Paganistan: Notes from the Secret Commonwealth

In Which One Midwest Man-in-Black Confers, Converses & Otherwise Hob-Nobs with his Fellow Hob-Men (& -Women) Concerning the Sundry Ways of the Famed but Ill-Starred Tribe of Witches.

  • Home
    Home This is where you can find all the blog posts throughout the site.
  • Tags
    Tags Displays a list of tags that have been used in the blog.
  • Bloggers
    Bloggers Search for your favorite blogger from this site.
  • Login
    Login Login form

The Worst Maypole Dance I Ever Saw

To begin with, real Maypoles don't have streamers.

Oh, they may have ribbons: brightly-colored ones, along with the garlands of flowers and fresh greenery.

But “wrapping the Maypole,” now: that's a 19th century import from Bavaria—where the two highest points in any given town are usually the steeple and the Maypole—that educators loved because it was such a “pretty” custom. Ugh.

(In Bavaria, the streamer dance is performed as a show of skill. The point is not to wrap the maypole, but to wrap and then unwrap it. Now that shows prowess.)

Nope; when it comes to Maypoles, the real thing is a real, live tree, fresh-cut that morning and borne rejoicing from the woods (the original magic here is to bring home the vitality of the Wild) by the young folks of the village, who probably did a little early-morning rejoicing of their own in the woods. You lop off all the branches except the ones at the very top, deck it with the flowers and greenery that you gathered in the woods, and set it up as the centerpiece of the May Day merriment.

(In the Rites of May, the Maypole presides only over the Day festivities, the centerpiece of the Night revels being, of course, the Fire of Nine Woods.)

Real Maypole dances don't have anything to do with streamers. They're ring dances performed around the Maypole.

The worst Maypole dance that I ever saw—fortunately I was a musician that year and hence not criminally liable—was perpetrated by an enthusiastic crew with lots of Wiccan training under their cinctures, each one just brimming with magical Intent.

Unfortunately, they all had different Intents.

Their dance not only raised no power whatsoever: it actually absorbed whatever power there was around it and killed it, killed it dead. (A beautiful day, a bunch of half-drunk pagans in a holiday mood: there was plenty of power to be had, if only they'd had a clew about how to go about it.)

Here's the worst part: the dance was expected to come to a grinding halt each and every time someone came to the end of his or her ribbon, so that he or she could “tie off” his or her spell with a knot.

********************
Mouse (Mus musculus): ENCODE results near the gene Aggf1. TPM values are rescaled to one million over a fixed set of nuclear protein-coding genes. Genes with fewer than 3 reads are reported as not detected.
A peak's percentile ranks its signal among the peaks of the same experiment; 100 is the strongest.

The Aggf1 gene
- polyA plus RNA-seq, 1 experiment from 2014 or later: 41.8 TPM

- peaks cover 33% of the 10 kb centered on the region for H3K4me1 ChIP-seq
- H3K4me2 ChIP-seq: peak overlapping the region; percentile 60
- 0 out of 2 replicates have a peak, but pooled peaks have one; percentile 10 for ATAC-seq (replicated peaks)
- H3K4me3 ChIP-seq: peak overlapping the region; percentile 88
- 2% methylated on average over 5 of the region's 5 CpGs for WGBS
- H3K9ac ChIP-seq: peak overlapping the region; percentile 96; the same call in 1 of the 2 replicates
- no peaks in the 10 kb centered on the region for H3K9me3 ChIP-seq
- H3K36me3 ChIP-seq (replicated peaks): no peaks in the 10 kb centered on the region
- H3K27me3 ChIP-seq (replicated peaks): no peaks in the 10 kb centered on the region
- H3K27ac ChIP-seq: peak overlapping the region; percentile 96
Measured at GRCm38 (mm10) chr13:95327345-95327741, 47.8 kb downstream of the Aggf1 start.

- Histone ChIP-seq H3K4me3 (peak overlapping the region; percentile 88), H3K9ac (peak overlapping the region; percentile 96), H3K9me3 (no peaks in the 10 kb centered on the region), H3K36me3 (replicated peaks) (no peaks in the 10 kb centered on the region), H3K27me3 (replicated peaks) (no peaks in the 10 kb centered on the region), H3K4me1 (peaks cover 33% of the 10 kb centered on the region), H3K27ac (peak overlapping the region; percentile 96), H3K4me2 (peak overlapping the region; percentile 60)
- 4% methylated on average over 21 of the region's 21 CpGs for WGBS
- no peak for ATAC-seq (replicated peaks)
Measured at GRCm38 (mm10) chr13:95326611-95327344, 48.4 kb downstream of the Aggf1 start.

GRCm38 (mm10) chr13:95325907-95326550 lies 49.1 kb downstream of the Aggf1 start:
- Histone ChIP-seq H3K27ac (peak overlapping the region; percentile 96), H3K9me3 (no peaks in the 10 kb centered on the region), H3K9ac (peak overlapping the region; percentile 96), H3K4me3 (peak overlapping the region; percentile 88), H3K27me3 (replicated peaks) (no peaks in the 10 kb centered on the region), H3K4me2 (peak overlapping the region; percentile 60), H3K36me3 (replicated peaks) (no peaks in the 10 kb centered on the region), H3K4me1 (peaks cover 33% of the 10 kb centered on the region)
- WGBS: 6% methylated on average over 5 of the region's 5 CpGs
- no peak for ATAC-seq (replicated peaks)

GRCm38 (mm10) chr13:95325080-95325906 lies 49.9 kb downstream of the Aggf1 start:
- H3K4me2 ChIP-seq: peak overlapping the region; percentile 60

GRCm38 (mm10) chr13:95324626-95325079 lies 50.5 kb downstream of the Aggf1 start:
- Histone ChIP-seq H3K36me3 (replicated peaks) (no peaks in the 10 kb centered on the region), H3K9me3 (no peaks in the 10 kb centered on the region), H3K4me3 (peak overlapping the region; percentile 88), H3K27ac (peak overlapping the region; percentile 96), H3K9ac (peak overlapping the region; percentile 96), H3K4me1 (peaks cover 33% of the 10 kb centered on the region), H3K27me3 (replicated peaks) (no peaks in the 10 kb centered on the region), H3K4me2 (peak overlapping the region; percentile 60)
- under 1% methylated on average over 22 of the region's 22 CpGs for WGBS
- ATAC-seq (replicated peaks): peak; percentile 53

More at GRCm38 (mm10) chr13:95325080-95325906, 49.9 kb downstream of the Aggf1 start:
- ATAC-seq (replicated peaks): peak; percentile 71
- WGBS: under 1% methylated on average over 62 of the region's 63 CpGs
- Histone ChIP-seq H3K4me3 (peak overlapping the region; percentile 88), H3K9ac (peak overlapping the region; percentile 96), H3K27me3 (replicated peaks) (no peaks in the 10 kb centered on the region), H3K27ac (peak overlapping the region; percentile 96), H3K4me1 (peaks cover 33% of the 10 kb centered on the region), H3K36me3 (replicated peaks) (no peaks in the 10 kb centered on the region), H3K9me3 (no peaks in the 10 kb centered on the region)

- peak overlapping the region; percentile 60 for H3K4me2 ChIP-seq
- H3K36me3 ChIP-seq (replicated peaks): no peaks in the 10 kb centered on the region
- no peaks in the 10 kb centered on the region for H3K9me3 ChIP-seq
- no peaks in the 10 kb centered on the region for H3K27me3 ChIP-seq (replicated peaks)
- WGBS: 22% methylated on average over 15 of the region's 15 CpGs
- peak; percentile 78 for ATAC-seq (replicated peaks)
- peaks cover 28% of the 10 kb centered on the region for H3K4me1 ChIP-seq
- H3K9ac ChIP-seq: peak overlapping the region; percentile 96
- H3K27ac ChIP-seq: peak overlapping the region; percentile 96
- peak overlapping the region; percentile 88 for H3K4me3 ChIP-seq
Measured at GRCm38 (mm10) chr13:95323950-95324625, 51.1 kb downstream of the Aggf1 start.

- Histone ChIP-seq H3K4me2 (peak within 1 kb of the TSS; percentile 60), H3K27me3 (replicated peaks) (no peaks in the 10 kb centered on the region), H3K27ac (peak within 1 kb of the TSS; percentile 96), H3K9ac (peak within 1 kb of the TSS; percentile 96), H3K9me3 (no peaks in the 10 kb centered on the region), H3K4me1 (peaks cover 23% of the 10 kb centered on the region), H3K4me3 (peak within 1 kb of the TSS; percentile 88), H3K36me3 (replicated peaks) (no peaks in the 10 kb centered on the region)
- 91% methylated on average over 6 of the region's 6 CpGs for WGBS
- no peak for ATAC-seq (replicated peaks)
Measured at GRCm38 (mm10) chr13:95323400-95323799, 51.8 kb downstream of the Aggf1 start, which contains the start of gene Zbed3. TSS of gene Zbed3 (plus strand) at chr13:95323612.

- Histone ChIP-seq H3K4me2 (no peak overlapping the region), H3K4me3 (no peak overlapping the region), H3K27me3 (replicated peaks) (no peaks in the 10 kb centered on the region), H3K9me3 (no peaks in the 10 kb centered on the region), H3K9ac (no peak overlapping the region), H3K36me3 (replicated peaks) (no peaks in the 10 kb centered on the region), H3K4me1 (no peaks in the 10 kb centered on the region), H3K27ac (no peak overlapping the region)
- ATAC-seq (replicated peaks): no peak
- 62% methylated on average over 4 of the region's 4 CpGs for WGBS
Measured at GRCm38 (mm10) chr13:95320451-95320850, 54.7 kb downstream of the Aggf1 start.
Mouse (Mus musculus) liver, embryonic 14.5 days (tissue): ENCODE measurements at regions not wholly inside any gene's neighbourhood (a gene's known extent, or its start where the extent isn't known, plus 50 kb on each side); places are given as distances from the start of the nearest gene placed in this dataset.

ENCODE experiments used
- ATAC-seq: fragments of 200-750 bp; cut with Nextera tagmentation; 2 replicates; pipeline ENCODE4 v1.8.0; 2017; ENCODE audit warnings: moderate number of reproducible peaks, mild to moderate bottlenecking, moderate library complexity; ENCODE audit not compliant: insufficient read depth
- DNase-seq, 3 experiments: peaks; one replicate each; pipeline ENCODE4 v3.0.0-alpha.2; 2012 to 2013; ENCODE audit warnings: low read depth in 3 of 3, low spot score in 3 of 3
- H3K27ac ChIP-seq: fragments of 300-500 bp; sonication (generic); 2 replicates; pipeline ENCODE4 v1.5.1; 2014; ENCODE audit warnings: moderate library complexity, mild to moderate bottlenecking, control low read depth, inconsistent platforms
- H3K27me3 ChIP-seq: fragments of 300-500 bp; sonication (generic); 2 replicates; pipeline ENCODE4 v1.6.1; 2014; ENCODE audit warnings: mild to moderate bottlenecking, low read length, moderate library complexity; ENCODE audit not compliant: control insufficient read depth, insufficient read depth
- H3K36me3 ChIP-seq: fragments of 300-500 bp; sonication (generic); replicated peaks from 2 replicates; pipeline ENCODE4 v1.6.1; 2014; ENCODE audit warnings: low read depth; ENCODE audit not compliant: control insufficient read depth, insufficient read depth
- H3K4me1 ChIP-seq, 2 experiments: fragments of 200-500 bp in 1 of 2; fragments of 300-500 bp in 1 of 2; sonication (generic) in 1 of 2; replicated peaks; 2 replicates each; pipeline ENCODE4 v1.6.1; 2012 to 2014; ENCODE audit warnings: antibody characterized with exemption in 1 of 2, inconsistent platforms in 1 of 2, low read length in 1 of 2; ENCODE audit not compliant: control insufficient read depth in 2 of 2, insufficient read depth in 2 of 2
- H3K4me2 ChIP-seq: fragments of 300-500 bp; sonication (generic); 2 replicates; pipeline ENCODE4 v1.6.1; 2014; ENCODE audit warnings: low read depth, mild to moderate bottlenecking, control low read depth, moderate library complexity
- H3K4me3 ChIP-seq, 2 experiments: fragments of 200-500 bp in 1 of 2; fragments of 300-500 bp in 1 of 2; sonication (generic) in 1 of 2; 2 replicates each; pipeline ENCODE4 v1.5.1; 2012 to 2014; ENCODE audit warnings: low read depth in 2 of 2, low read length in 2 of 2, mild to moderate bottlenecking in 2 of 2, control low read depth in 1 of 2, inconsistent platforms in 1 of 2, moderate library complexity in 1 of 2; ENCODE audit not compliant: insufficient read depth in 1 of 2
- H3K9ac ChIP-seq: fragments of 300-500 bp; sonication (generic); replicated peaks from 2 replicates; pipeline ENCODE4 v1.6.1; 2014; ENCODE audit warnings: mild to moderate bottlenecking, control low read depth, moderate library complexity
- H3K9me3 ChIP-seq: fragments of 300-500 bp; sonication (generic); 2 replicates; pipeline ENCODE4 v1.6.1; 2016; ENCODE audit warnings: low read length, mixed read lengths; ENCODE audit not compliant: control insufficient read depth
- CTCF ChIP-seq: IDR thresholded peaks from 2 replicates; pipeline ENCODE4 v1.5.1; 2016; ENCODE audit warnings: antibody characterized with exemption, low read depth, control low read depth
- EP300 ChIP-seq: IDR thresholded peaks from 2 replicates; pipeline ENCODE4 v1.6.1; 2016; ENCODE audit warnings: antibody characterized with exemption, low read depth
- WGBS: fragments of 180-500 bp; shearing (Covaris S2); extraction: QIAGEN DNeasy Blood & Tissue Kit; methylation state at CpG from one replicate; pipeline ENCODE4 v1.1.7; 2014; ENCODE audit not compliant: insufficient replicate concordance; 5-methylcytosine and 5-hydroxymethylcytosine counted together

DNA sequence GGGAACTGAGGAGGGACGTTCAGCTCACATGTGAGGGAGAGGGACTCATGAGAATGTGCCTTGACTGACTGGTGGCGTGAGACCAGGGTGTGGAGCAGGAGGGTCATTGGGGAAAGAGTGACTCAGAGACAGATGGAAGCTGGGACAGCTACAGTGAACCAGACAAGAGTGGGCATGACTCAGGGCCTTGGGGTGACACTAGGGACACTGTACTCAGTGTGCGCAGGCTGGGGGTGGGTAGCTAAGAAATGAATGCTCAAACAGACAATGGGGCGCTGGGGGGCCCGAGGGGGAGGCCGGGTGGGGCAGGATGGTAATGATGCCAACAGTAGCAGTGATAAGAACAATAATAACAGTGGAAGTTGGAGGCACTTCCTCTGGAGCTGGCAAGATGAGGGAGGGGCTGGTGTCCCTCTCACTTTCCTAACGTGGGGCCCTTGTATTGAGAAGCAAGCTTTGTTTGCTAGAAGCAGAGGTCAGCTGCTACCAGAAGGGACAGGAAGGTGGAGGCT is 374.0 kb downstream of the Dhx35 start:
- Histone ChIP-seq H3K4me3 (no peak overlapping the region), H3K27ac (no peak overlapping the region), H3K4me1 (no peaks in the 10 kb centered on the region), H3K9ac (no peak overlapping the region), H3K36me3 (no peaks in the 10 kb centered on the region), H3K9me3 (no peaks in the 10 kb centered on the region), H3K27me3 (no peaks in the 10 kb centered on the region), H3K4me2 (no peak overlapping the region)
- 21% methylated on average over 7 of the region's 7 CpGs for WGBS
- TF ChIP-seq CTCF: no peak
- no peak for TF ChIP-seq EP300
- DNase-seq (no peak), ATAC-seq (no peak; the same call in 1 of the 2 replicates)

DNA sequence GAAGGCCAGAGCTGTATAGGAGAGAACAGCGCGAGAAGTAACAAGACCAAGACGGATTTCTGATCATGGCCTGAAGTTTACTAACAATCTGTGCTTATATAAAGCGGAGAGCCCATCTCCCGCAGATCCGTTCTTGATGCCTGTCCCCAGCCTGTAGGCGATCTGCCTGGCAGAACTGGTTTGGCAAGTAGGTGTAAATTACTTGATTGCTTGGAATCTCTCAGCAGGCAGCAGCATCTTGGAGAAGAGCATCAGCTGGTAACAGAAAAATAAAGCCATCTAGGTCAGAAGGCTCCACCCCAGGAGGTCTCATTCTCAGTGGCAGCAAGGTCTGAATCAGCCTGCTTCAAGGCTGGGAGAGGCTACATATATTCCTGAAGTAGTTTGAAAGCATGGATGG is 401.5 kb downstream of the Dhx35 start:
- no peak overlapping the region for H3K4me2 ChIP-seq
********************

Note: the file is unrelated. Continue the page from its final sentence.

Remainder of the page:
Oh, they tied it off, all right. In magical theory, this process is known as “ligature”: destroying a thing's proper function by the malign use of magic.

In Old Craft circles, I sometimes hear discussion—usually from former Wiccans—about whether Wiccans count as real witches or not. To me, such discussions seem pointless. When it comes to defining who is and who isn't, I'm regularly reminded of my freshman-year dorm-room discussions about Art. My friend Scott, probably the most thoughtful of us, always used to argue for defining art broadly. “That leaves plenty of room for good art and bad,” he'd say.

I will admit, though, that that pathetic mockery of a dance made me wonder, if for just a moment.

Well, purism is its own punishment. Maybe we can't hit the bull's-eye every time, but that's no reason to stop aiming.

So, for all of me, you're perfectly welcome to wrap your PVC pole, with its wreaths of faux flowers, in acetate ribbons if you want to, and to stop the dance every time someone wants to “tie off” the “magic.” Go right ahead: be my guest.

But don't ask me to sing for it.

 

Above:

Pieter Brueghel the Elder (ca. 1525-1569)

The Dance Around the Maypole

 

Last modified on
Tagged in: maypole
Poet, scholar and storyteller Steven Posch was raised in the hardwood forests of western Pennsylvania by white-tailed deer. (That's the story, anyway.) He emigrated to Paganistan in 1979 and by sheer dint of personality has become one of Lake Country's foremost men-in-black. He is current keeper of the Minnesota Ooser.

Comments

  • JudithAnn
    JudithAnn Wednesday, 01 May 2019

    Great piece on traditional Beltane. Now only if I lived in a place where flowers and greenery might be gathered on May first. At least I can find some pussy willows and forsythia.

  • Steven Posch
    Steven Posch Thursday, 02 May 2019

    Some years we have to make do with box and holly. Oh, well.
    In Scandinavia, the "May Stang" goes up at Midsummer's. All paganism is local....

  • Steven Posch
    Steven Posch Thursday, 02 May 2019

    And thank Goddess for greenhouses! How the ancestors would have loved them.

  • Please login first in order for you to submit comments

Additional information